Tags: DigIn, DigIn21, Magazine, DigInMagazine, SeptOct, Fall, LWES, snacking, healthy living, healthy

Savvy Snacking

Is it a treat or is it a snack? And why it matters.

For food eaten between meals, what you choose to offer your child(ren) can make the difference between creating an emotional beastie and a happy little camper. Treat daily snacks as Food Group fill-in-the-blanks, because little tummies typically can’t eat all they need at any given meal.

#1: Timing is Everything

Depending on your child’s classroom schedule, they may not be offered a morning snack. This extended time between meals could lead to a dip in blood sugar level, shift in mood, attention span and energy and even an upset stomach and/or headache.

How can you shrink the window of time? Learn if your school offers breakfast. If they do, ask if your child can eat a snack sent from home during this time in lieu of a second breakfast. This could shift time between meals from 7:30 am to noon to 8:45-9 am to noon.

 

#2: Sustain Energy

Many popular kid-centered “snacks” aren’t much better than candy upon looking at Nutrition Facts Labels and Ingredient Listings, and their sugar-powered energy won’t last long. What to do?

  • Lead with protein. Options like roasted chickpeas, jerky, nuts, seeds and nut butters will sustain energy and satiety without the need of refrigeration. If you’re in a nut-free and/or peanut-free school, choose brands that call out their nut-free status.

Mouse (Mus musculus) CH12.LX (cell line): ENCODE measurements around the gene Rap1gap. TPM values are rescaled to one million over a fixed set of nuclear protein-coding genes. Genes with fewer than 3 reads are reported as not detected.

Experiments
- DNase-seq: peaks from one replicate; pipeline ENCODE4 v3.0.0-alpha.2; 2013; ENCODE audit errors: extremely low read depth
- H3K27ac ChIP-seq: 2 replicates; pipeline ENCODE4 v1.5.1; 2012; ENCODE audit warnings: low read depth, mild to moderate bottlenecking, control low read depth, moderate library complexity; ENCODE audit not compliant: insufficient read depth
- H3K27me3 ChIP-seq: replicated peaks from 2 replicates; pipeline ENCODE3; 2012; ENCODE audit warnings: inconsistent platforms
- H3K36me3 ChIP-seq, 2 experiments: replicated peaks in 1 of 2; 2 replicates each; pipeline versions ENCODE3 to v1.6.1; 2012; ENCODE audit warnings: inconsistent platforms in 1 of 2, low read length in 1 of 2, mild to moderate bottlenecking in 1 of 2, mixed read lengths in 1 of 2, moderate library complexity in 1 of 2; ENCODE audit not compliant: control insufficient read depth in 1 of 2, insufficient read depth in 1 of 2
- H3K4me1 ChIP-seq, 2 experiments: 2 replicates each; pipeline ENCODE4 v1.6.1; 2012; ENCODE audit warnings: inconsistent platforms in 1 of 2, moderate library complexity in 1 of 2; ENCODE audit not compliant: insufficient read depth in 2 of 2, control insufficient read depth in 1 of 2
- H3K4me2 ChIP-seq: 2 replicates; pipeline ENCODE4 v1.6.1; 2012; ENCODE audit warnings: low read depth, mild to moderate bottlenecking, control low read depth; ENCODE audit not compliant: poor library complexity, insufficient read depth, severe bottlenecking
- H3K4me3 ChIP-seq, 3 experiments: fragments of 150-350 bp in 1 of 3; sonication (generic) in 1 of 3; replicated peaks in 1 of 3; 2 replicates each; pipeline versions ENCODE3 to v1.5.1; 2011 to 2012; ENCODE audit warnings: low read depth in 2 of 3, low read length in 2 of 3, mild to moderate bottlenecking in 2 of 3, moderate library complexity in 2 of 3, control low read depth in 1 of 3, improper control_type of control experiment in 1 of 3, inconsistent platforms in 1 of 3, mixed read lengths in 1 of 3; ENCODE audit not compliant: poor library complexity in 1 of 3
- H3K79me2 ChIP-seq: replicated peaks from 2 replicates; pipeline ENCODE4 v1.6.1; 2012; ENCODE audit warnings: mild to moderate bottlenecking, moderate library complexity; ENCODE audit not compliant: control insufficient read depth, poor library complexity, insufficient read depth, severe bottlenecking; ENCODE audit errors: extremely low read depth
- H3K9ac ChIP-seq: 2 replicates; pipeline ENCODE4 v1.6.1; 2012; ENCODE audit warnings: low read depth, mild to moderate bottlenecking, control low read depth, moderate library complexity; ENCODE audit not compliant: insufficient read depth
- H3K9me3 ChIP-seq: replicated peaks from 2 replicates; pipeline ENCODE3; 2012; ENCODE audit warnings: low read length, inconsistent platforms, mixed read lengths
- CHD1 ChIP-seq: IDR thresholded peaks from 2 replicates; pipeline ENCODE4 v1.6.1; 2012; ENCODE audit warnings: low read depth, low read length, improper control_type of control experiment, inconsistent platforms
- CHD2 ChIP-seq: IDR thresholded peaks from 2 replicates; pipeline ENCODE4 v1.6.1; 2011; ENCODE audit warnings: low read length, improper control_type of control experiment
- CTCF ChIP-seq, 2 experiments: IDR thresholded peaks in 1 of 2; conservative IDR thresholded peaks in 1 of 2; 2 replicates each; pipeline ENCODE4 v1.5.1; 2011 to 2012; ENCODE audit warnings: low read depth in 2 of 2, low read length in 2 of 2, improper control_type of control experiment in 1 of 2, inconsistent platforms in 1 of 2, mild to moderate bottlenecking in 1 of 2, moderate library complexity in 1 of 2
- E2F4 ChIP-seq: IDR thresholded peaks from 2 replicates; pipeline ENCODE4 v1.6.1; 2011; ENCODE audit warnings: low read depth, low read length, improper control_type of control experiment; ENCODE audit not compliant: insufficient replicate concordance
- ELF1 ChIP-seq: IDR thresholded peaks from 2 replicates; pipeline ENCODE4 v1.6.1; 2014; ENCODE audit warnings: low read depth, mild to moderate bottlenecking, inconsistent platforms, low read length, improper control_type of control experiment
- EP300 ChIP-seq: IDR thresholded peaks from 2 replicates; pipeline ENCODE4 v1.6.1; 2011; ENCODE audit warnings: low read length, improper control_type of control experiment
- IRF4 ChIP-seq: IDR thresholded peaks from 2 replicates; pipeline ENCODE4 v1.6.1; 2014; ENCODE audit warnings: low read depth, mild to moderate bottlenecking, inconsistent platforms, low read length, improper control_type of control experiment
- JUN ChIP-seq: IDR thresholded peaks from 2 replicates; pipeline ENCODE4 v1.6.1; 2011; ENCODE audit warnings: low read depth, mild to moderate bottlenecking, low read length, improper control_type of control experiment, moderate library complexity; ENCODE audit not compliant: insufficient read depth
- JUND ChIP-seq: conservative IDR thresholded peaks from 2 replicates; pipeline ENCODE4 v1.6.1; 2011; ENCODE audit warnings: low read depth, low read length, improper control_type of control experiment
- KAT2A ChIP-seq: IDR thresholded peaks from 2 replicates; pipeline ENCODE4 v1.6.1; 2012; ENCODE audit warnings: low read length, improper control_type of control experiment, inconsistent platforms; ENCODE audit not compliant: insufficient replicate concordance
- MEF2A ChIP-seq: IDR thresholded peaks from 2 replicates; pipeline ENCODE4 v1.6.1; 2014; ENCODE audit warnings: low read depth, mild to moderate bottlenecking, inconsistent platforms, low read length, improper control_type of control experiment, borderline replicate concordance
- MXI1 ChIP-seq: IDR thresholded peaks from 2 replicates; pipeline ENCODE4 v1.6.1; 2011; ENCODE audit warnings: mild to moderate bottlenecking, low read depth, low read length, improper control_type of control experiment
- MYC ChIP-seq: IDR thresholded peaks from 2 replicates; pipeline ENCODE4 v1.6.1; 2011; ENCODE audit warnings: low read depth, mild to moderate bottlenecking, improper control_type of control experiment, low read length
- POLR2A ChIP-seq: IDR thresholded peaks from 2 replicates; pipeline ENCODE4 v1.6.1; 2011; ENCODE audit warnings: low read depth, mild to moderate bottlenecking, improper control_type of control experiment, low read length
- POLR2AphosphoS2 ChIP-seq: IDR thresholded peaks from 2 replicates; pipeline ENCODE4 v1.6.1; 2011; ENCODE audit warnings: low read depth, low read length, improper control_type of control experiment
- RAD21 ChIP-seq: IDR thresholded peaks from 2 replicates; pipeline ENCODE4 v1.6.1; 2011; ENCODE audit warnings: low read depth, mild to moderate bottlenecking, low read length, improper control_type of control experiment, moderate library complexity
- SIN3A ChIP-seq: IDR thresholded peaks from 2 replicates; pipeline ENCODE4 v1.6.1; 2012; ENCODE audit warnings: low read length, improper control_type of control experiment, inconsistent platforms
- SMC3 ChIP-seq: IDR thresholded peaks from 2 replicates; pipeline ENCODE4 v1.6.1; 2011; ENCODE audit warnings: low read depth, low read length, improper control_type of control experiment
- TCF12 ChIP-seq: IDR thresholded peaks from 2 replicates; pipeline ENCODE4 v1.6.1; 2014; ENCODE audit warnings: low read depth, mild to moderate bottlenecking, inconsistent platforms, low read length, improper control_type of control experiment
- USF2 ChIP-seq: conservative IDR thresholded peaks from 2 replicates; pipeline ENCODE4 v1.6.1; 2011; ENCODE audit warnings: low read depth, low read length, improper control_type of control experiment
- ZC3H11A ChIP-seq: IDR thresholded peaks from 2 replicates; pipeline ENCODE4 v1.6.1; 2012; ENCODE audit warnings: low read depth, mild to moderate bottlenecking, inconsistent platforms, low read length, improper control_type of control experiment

• Carb up with fruits and whole grains. Shelf-stable fruits like apples and pears, as well as dried choices, such as apricots, raisins, plums, apple rings and 100% pressed fruit, provide much-needed brain fuel by way of Mother Nature. Whole grain crackers and breads that provide fiber will serve as a double whammy for sustaining energy as well.

 

#3: Keep Snacks Simple

While you’re packing for your child, imagine helping 20 of their classmates eat snack at once. That is what teachers and school staff juggle every day. Don’t overthink it.

  • Pack a single container versus multiple. If this means buying bulk nuts and dried fruit versus single-serve pouches, do it.
  • Offer 2-3 Food Groups. Think: protein, fruit and whole grains.
  • Stick to shelf-stable options only. If feasible, take the need for ice packs and/or refrigeration out of the equation.